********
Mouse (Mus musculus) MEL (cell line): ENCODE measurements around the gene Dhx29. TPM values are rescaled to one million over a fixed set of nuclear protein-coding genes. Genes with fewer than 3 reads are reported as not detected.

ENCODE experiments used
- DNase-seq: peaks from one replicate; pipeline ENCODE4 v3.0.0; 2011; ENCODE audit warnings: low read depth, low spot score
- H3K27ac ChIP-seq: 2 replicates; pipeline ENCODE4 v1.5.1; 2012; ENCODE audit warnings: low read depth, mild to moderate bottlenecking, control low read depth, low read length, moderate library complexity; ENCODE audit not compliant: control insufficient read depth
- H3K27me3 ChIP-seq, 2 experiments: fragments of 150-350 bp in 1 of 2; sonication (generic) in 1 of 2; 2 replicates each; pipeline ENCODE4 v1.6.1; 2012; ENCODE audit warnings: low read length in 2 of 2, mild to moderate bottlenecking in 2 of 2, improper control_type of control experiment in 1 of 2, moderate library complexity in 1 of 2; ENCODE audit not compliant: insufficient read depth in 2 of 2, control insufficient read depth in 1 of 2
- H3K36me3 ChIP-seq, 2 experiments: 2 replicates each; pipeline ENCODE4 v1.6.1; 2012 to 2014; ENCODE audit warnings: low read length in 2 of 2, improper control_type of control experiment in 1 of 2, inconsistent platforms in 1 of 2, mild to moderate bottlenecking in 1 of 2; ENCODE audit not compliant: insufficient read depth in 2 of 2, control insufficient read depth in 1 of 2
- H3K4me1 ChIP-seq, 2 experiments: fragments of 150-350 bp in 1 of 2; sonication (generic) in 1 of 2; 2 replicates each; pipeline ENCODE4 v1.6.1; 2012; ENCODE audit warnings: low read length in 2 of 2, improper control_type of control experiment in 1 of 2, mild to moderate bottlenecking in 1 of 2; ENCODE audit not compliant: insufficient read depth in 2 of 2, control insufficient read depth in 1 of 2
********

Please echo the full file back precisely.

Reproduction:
Mouse (Mus musculus) MEL (cell line): ENCODE measurements around the gene Dhx29. TPM values are rescaled to one million over a fixed set of nuclear protein-coding genes. Genes with fewer than 3 reads are reported as not detected.

ENCODE experiments used
- DNase-seq: peaks from one replicate; pipeline ENCODE4 v3.0.0; 2011; ENCODE audit warnings: low read depth, low spot score
- H3K27ac ChIP-seq: 2 replicates; pipeline ENCODE4 v1.5.1; 2012; ENCODE audit warnings: low read depth, mild to moderate bottlenecking, control low read depth, low read length, moderate library complexity; ENCODE audit not compliant: control insufficient read depth
- H3K27me3 ChIP-seq, 2 experiments: fragments of 150-350 bp in 1 of 2; sonication (generic) in 1 of 2; 2 replicates each; pipeline ENCODE4 v1.6.1; 2012; ENCODE audit warnings: low read length in 2 of 2, mild to moderate bottlenecking in 2 of 2, improper control_type of control experiment in 1 of 2, moderate library complexity in 1 of 2; ENCODE audit not compliant: insufficient read depth in 2 of 2, control insufficient read depth in 1 of 2
- H3K36me3 ChIP-seq, 2 experiments: 2 replicates each; pipeline ENCODE4 v1.6.1; 2012 to 2014; ENCODE audit warnings: low read length in 2 of 2, improper control_type of control experiment in 1 of 2, inconsistent platforms in 1 of 2, mild to moderate bottlenecking in 1 of 2; ENCODE audit not compliant: insufficient read depth in 2 of 2, control insufficient read depth in 1 of 2
- H3K4me1 ChIP-seq, 2 experiments: fragments of 150-350 bp in 1 of 2; sonication (generic) in 1 of 2; 2 replicates each; pipeline ENCODE4 v1.6.1; 2012; ENCODE audit warnings: low read length in 2 of 2, improper control_type of control experiment in 1 of 2, mild to moderate bottlenecking in 1 of 2; ENCODE audit not compliant: insufficient read depth in 2 of 2, control insufficient read depth in 1 of 2